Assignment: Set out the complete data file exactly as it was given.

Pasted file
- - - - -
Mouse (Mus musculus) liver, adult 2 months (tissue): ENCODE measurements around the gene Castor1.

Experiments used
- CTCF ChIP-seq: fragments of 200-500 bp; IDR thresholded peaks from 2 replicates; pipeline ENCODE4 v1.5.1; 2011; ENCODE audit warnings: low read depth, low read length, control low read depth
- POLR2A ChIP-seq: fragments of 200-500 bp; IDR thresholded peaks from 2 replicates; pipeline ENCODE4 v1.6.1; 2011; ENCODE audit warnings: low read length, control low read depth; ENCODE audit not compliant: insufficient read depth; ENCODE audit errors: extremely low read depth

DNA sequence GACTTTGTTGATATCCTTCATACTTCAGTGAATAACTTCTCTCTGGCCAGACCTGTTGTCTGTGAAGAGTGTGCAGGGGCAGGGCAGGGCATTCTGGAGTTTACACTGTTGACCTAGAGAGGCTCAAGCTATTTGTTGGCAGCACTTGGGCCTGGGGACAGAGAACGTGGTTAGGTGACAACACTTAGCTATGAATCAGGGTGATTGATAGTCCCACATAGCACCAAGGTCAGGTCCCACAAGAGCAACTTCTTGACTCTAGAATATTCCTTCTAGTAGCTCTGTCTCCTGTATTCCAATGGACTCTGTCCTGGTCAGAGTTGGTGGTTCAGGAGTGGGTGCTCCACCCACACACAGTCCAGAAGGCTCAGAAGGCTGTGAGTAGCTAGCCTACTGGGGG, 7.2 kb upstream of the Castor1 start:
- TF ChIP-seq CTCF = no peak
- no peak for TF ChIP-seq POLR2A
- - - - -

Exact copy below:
Mouse (Mus musculus) liver, adult 2 months (tissue): ENCODE measurements around the gene Castor1.

Experiments used
- CTCF ChIP-seq: fragments of 200-500 bp; IDR thresholded peaks from 2 replicates; pipeline ENCODE4 v1.5.1; 2011; ENCODE audit warnings: low read depth, low read length, control low read depth
- POLR2A ChIP-seq: fragments of 200-500 bp; IDR thresholded peaks from 2 replicates; pipeline ENCODE4 v1.6.1; 2011; ENCODE audit warnings: low read length, control low read depth; ENCODE audit not compliant: insufficient read depth; ENCODE audit errors: extremely low read depth

DNA sequence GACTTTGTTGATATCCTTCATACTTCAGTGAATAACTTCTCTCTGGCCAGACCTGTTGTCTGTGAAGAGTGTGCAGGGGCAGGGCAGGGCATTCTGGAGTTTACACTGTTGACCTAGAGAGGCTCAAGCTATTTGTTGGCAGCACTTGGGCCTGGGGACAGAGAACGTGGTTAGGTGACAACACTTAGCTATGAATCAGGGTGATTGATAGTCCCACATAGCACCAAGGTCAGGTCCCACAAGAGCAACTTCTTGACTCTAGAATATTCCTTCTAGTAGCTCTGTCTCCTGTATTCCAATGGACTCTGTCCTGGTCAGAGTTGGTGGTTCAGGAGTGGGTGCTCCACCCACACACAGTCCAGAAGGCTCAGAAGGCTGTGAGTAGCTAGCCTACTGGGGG, 7.2 kb upstream of the Castor1 start:
- TF ChIP-seq CTCF = no peak
- no peak for TF ChIP-seq POLR2A